10 things bike firms could learn from their own ads

By Guy Procter -

General news

 07 November 2011 13:42

Look at bike ads from decades past and you come away thinking some manufacturers today aren’t fighting hard enough for the customers they could have. What happened to having the balls to compare yourselves to your competitors? When did pointing out there are compelling reasons to ride other than fulfilling a trackday fantasy become a dumb idea? Why did you ever decide to let cars get away with selling themselves as fast or exciting or reasonably priced?

We urge manufacturers to look back at former glories and learn the lessons...

1 Acknowledge cars are the competition too
People aren’t born car buyers - they fall victim to the pro-car propaganda that’s laid on like fluoridated water. Cars aren’t ‘good’, they insulate you from the need to care about your safety or other people’s, they consume vast resources to build and they’re used for ram-raiding. You shouldn’t have let them get away with being the goodies for so long, let alone keep it secret that a £2000 used Hornet out-drags a £70,000 Porsche 911. Easily.

Acknowledge cars are the competition too

2 Get fighty
You’re supplying rocketships for the ego, and you never tire of showing us the scowly alpha males riding your machines can turn us into. Yet you haven’t got the cojones yourself to namecheck the competition? Not even to stress a point of difference, let alone press a relative advantage or make a concrete assertion of superiority?

10 things bike firms could learn from their own ads: Get fighty

3 You can have your cake and eat it
It’s not an unacceptable fact that men feel attraction to women, only when it robs either party of the other qualities that make them human. Have pretty girls in your adverts, as long as you have the wit to acknowledge they’re there because we like them, and it’s us that are simple creatures, not because they are or that’s all they’re good for.

10 things bike firms could learn from their own ads: Have your cake and eat it

4 Argue your case
Why do manufacturers fight shy of engaging with potential customers’ brains? So accepting are they of the idea bikes are bought with the heart not the head, it seems many have given up putting anything but crude emotional flashcards before potential customers. We are not monkeys. Your bikes are not bananas. We both deserve better.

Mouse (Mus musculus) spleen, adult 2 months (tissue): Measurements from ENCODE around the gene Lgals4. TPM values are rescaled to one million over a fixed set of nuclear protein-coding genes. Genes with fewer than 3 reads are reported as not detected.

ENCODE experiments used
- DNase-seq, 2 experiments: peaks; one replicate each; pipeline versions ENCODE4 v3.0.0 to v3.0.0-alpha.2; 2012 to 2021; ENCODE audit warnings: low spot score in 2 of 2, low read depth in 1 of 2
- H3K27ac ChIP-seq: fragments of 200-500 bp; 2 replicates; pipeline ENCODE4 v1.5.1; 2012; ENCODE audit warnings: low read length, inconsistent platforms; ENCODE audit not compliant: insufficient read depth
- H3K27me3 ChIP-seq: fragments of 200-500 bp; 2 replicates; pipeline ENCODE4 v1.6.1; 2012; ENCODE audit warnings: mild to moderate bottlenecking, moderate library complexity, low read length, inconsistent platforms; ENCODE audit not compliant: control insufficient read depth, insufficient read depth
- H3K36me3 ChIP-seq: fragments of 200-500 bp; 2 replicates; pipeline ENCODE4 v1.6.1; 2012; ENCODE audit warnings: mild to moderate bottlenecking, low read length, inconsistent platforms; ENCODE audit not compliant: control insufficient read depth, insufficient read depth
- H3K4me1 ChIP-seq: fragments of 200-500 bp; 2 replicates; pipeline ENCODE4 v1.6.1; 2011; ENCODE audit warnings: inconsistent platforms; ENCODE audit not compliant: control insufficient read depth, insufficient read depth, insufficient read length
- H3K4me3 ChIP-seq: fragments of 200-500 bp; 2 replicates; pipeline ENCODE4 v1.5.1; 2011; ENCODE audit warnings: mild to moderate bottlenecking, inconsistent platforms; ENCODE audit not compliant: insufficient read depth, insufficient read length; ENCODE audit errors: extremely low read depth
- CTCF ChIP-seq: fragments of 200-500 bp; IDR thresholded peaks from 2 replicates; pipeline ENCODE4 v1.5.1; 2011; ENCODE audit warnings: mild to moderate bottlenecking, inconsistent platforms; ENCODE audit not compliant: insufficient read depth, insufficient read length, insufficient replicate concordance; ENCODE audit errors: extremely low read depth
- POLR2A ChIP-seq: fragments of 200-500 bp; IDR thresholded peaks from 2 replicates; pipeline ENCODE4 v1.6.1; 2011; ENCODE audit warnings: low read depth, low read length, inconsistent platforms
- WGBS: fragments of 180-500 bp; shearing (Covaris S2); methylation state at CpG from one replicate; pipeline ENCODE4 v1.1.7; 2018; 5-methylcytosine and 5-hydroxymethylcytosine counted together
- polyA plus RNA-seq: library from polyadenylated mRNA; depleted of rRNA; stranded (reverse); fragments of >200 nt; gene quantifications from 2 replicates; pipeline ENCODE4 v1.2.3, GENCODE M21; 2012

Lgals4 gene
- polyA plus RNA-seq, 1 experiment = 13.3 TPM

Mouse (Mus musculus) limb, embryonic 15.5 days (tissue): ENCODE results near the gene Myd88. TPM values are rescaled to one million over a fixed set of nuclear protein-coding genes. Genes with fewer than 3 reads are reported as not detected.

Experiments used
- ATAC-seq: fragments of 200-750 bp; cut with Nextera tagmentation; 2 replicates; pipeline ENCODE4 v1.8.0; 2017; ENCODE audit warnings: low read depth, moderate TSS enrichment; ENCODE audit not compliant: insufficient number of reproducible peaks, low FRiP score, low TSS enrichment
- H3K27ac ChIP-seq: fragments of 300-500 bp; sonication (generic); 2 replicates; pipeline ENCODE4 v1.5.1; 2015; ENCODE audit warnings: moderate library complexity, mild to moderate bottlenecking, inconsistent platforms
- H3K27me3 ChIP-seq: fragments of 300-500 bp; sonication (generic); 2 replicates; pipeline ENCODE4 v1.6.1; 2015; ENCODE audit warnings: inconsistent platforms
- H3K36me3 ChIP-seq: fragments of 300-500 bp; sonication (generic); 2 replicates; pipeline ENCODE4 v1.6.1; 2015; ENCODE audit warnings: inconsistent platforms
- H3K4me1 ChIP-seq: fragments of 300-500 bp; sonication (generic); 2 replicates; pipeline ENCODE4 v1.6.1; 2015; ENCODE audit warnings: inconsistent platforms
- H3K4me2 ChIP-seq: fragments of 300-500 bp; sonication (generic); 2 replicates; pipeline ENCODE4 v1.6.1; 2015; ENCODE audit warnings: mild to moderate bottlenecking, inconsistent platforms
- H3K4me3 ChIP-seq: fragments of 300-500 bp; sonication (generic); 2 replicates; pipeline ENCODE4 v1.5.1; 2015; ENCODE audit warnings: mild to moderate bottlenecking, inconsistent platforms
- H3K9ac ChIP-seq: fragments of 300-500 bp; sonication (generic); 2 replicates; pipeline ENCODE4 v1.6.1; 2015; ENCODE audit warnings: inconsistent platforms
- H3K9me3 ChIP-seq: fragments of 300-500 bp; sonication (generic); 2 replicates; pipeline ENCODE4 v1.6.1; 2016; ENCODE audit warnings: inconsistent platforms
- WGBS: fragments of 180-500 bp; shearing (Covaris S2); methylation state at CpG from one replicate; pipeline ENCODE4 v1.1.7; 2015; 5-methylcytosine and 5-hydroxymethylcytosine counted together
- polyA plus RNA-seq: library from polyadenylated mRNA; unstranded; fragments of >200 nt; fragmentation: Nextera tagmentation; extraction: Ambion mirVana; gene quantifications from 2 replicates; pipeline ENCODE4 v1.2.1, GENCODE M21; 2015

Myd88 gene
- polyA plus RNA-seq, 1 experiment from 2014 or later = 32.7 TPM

10 things bike firms could learn from their own ads: Argue your case

5 Get them young
Bike firms aborted their own future when they abandoned the fight for a place on young boys’ bedroom walls. Pandering to big money born agains has served them well for the last fifteen years, but they’ll be waiting a long time for the succeeding generations to ripen into discretionary purchasers of big premium bikes. Bikes are not cool to the young any more, yet Marlboros still are. How the hell did you let that happen?

10 things bike firms could learn from their own ads: Get them young

6 Make bikes a way of opting into life, not out
The image of biker as outsider has not served us well. Dehumanised by dark visors, selfish and solitary on our sportsbikes, motorcycling is now so alien to the mainstream most mothers would rather buy their children drug paraphernalia than a CBT. A multi-year affair puts husbands at less risk of divorce than an RSV4. Bikes need to be stitched back into tapestry of the full life, made one of the marks of the successful social animal, not the crutch of the outcast.

Make bikes a way of opting into life, not out: Make bikes a way of opting into life, not out

7 Say what you want to be
Kawasakis don’t always have to be mean, Hondas smug, Suzukis chavvy: the future course of your brand isn’t to be found in ever more concentrated distillation of what you already are or were. Ducati didn’t really have a reputation for reliability (first in this ad’s list before right answers handling and power) for at least twenty more years, but it was an aspiration. It set people thinking, at least breaking down wasn’t the intention. What kind of trouble would Triumph be in now if it was obsessing over its Bonneville-nicity? As much as Harley, perhaps.

10 things bike firms could learn from their own ads: Say what you want to be

8 Ride the zeitgeist
It makes you look better showing you’re aware of what’s going on in the world; like a bedsit-bound Xbox-addict if you don’t. If there’s a zeitgeist to be ridden, chances are you’ll look better surfing it than shrinking from it. Petrol prices sky high? Wages frozen in an ice age? Dramatic day-to-day living arrangement changes afoot. Helloooooo? Can anyone hear opportunity knocking?

10 things bike firms could learn from their own ads: Ride the zeitgeist

9 Promote your value
Manufacturers may be obsessed by their relative position in the price-point hierarchy, but they neglect their absolute command of value at their peril. A brand new Fireblade, for the price of a 1.2l Fiesta? A full Obi-Wan-spec GS for less than six months’ depreciation on a Range Rover? Promoting the incredible value you represent doesn’t make you look cheap. It makes you insane not doing so.

10 things bike firms could learn from their own ads: Promote your value

10 Promote motorcycling
Who’s the most recent prime minister of Persia? Which Betamax sold the most? What’s the quickest route to London by canal? These have all been important questions to someone in the past. ‘Who sells the most motorbikes in Britain?’ could be set to join them - if the battle to sell bikes to motorcyclists continues its total eclipse of the battle to sell motorcycling itself to society. Motorcycling isn't smoking; there is no inevitability in its decline.

Promote motorcycling